|leave a comment|||RSS 2.0 for this post | trackback|
|The Socio-Economic Problems with the Resurrection|
Feb. 24th, 2009 at 7:25 pm
We’re taught that during the Millennium, when Christ reigns directly over Earth, that mortals and resurrected beings will live on Earth together.
This poses some serious problems. Just to scratch the surface: Resurrected beings won’t require workmans comp, health insurance, or sick time. Plus, they can work longer hours and will never make errors due to fatigue. With competition like that, how will a mortal find a job? Adult resurrected beings will saturate the job market like an army of undocumented workers spilling over the border into our precious homeland of mortality.
When it comes to solving a problem like this, what would Jesus do?
Jesus could cater to the workers by making it illegal to discriminate against mortals. Perhaps He would even institute a quota system to ensure that the results were according to His wishes. This would alienate the employers. Furthermore, forcing employers to subsidize less productive workers would likely damage the economy.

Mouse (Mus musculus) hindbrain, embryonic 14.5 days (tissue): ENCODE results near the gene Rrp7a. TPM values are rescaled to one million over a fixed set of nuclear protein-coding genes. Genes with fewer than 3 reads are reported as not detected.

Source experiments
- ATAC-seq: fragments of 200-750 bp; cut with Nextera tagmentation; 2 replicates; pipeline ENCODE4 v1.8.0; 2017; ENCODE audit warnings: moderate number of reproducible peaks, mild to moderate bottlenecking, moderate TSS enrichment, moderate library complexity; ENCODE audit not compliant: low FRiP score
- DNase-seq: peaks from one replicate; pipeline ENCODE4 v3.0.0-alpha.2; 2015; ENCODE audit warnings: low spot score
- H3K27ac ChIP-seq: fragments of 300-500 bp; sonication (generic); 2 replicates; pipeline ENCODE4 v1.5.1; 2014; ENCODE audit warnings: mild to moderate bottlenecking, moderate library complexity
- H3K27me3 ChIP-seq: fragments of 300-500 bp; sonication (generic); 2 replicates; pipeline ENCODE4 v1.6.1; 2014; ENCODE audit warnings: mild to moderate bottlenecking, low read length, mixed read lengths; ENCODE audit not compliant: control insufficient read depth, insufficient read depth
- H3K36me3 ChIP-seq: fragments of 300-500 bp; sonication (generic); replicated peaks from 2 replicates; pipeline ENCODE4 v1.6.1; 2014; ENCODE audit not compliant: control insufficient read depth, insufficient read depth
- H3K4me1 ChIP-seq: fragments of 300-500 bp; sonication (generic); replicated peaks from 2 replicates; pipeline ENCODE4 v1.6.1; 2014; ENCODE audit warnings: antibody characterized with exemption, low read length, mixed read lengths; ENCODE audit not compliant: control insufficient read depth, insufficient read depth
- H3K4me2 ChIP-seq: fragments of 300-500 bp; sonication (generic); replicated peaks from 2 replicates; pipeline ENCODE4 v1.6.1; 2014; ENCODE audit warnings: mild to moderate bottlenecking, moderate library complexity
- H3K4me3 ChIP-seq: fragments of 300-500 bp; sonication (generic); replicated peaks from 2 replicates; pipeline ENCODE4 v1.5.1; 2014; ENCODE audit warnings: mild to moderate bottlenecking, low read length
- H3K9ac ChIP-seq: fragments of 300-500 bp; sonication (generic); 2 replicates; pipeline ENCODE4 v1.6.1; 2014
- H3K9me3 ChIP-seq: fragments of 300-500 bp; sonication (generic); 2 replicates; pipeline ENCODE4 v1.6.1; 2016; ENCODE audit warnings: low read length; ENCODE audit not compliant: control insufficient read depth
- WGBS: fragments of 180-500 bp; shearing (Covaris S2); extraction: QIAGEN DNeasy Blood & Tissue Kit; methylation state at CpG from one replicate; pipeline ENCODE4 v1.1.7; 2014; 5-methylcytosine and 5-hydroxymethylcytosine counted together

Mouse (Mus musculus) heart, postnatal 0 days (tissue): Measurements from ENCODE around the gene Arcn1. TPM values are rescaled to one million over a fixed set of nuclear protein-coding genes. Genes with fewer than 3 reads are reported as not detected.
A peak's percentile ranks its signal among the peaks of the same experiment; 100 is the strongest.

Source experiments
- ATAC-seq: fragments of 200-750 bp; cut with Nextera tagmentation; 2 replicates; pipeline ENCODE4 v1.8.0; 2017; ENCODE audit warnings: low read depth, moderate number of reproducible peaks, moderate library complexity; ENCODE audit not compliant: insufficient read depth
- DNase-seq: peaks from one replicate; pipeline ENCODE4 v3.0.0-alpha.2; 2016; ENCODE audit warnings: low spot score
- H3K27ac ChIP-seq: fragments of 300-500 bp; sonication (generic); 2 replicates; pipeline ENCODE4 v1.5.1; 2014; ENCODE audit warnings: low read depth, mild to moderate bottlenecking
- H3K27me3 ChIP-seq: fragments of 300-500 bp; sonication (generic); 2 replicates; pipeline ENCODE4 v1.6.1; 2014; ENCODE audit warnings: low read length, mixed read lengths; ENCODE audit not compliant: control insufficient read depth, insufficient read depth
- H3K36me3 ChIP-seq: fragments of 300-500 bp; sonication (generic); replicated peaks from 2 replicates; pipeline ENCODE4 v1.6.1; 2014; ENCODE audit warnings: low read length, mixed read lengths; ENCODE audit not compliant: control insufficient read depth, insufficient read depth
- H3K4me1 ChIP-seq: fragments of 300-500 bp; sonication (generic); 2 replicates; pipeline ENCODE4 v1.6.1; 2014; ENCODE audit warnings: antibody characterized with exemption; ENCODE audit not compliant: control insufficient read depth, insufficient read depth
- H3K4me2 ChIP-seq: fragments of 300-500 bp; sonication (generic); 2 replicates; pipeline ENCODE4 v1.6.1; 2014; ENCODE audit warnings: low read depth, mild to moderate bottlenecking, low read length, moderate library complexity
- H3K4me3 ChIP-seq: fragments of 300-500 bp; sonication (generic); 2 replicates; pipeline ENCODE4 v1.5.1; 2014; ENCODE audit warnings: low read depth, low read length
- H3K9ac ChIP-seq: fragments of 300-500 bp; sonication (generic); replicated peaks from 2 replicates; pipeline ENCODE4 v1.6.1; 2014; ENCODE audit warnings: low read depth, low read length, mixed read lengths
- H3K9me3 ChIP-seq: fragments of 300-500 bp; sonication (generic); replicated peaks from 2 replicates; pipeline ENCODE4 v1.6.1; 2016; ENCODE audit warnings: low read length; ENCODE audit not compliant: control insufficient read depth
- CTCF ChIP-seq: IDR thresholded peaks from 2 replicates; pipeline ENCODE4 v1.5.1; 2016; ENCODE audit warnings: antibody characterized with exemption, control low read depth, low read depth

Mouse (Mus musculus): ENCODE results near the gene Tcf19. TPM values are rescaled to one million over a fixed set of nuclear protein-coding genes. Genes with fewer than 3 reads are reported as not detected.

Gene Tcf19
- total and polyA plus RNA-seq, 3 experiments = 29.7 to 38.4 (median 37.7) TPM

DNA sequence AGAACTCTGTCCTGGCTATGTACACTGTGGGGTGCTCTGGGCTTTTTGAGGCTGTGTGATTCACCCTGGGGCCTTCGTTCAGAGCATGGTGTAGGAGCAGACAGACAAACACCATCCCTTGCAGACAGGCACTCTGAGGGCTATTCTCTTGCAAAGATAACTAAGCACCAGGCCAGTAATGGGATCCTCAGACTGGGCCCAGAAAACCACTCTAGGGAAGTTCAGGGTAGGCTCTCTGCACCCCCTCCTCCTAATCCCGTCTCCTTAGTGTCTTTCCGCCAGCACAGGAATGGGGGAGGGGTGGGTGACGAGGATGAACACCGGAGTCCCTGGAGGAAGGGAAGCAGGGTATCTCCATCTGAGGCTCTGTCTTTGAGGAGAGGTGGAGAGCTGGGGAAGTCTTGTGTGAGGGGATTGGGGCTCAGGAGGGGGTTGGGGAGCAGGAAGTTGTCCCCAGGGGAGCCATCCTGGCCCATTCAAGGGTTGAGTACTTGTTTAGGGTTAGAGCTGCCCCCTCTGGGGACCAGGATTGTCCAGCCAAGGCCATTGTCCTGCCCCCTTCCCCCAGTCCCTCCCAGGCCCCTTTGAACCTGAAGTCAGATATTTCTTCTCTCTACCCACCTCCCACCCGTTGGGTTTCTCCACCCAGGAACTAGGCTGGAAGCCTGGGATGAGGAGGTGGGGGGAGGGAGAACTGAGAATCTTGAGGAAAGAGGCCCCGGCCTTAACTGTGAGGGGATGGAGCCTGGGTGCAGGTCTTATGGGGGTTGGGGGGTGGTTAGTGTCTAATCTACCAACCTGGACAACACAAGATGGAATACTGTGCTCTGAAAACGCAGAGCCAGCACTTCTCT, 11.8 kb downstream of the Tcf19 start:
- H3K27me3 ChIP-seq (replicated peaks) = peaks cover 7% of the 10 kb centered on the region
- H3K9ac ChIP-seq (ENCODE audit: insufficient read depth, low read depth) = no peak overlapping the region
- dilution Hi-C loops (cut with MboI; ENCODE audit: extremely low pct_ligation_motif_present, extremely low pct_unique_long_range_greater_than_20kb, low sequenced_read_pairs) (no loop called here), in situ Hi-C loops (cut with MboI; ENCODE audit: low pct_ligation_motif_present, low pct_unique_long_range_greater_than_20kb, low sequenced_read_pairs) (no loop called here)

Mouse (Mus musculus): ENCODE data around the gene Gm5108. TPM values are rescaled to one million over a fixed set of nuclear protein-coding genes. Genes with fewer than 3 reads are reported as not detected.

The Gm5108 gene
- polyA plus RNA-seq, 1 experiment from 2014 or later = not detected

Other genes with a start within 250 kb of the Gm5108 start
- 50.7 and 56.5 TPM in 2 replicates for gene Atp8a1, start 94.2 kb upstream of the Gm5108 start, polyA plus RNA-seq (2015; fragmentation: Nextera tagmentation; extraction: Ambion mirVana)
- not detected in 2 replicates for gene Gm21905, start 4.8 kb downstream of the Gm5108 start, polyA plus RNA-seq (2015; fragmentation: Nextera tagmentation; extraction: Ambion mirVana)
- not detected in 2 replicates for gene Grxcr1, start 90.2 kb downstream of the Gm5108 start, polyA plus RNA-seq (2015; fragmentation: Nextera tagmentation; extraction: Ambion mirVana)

Jesus could also put all of the mortals on welfare, supported by the wages of the adult resurrected beings. This would alienate the resurrected beings and possibly result in another war in Heaven. It would also alienate career-minded mortals, but only those who are ungrateful enough to turn down the gift and the hope offered by Christ.
Some people say, “The United Order will solve everything,” but they’re all wet. Collectivism only works in stagnant economic conditions with stagnant technology. Once the possibility of improving economic conditions or improving technology arise, capitalism becomes a much better way to eliminate poverty and provide a good standard of living. Perhaps the Millennium will be a 1,000 years of economic and technological stagnation, but that’s not any place I’d like to be.
And what do you do with all the resurrected children? There will be a hell of a lot of them. Will Christ enact child labor laws that allow them to work, and thereby make them a permanent drain on the economy? Or will His labor laws only apply to the mortal children? If so, won’t that violate the principle of equal treatment under the law?
All I can say is this: When it comes to ruling the world for 1,000 years, Jesus has His work cut out for Him.